If this is not a sufficient argument against the death penalty in general, then it is at least an effective argument against execution as a punishment for all crimes other than murder. However, to the criminal, twenty years or life in prison might just as well seem like a death sentence, given the revocation of our fake freedoms, and the high probability that one will die in prison during that time period, whether by assault by guards or inmates, insufficient nutrition, or unsafe and isolating conditions that can drive one to suicide.
While we may wish to see Purvi Patel and the two other hypothetical people I mentioned earlier, and criminals in general, get what’s coming to them, we cannot escape the problems that harsh punishments like execution, and decades or life in prison, pose, both to the criminal, and to society in general. Anyone who agrees with the line of reasoning that I have just outlined, would be hard pressed to argue that justice is not a “necessary evil”; that justice can be delivered without risking harm of someone who doesn’t deserve it.
It almost goes without saying that comprehensive reform of the prison and justice systems are due, so that we may continue to attempt the delivery of justice to victim, the criminal, and society. We must repeal laws against victimless crimes. We must repeal mandatory minimum sentencing laws, and fight for the right of the jury to decide the facts of the case, and guilt or innocence, as well as whether the law being applied is just and appropriate to begin with.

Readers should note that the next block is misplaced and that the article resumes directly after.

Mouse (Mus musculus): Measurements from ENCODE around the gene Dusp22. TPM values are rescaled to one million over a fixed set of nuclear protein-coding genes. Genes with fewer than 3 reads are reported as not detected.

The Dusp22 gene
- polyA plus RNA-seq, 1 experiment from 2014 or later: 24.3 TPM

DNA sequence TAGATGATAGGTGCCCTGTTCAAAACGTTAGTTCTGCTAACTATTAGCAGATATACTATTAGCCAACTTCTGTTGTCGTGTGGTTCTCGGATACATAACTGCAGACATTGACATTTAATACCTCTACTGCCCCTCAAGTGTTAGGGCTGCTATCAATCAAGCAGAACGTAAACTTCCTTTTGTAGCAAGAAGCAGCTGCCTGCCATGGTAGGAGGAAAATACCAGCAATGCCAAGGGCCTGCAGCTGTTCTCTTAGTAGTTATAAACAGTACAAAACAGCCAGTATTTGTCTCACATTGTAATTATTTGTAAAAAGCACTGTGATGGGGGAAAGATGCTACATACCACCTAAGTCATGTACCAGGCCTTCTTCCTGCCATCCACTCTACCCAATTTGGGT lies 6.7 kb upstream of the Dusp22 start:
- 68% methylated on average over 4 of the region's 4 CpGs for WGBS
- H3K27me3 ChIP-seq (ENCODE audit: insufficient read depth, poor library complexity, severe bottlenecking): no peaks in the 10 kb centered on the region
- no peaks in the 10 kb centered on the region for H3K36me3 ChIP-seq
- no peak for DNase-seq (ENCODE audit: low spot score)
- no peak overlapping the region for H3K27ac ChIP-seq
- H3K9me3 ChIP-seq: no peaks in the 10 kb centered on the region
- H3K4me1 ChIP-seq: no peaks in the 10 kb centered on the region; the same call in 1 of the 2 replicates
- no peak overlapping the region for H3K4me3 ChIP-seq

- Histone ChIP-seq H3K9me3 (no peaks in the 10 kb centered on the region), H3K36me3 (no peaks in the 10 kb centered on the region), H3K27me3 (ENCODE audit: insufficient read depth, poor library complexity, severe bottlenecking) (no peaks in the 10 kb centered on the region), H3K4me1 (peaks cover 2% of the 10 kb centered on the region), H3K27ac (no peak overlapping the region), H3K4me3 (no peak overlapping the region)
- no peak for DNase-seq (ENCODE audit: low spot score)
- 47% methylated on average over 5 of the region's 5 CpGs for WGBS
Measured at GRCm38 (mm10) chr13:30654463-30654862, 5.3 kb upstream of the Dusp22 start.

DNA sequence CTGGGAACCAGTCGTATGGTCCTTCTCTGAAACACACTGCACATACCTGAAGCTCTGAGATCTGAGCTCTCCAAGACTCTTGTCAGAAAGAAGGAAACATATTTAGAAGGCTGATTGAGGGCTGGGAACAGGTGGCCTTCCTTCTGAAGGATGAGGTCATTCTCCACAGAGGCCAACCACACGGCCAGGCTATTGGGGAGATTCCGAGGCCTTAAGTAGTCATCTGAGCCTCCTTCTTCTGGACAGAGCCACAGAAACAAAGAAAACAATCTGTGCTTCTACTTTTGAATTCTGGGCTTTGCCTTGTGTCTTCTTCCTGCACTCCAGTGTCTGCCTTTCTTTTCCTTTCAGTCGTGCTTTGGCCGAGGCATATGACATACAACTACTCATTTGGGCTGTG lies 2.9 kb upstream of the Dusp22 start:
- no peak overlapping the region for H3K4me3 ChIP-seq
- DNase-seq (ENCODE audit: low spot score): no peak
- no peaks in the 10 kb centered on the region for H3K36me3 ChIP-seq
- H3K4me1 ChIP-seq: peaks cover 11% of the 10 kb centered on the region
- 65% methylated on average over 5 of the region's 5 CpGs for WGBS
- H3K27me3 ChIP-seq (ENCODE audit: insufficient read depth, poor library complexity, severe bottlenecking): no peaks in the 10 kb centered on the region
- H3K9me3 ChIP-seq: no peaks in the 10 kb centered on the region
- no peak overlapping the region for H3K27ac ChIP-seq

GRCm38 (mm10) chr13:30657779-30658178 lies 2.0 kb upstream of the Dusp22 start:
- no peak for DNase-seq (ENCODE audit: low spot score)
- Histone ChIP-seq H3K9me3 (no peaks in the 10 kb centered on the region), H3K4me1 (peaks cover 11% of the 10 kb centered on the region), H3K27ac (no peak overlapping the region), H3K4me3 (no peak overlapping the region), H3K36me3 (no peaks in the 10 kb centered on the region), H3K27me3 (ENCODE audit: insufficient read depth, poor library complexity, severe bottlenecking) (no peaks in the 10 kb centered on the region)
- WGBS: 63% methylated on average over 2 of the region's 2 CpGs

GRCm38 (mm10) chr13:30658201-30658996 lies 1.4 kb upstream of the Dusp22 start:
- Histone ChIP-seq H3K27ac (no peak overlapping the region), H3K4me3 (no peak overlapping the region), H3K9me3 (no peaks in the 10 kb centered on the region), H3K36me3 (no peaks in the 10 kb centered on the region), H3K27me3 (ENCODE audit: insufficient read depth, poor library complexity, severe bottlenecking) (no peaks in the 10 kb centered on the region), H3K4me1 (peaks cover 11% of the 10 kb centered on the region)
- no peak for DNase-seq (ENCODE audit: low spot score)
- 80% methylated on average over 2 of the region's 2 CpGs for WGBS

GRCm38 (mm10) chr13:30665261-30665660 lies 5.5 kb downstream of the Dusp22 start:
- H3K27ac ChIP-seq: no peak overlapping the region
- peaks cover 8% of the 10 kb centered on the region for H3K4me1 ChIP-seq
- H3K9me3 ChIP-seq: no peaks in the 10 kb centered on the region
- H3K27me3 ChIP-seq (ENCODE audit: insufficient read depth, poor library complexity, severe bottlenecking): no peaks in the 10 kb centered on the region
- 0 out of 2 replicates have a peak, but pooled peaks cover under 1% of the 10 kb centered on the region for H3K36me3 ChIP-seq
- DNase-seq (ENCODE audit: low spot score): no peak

We must foster a legal system that focuses on compensation of the victim and rehabilitation, rather than revenge and punishment. We must ensure that our punishments do not embolden our criminals against us. Additionally, we must address the hypocrisy of maintaining an isolating, alienating, depriving “free society” outside a structured, ordered prison and jail society that provides criminals with food, shelter, medicine, and education, albeit in limited and conditioned amounts and qualities.
30. Socrates and Absurd Criminal Justice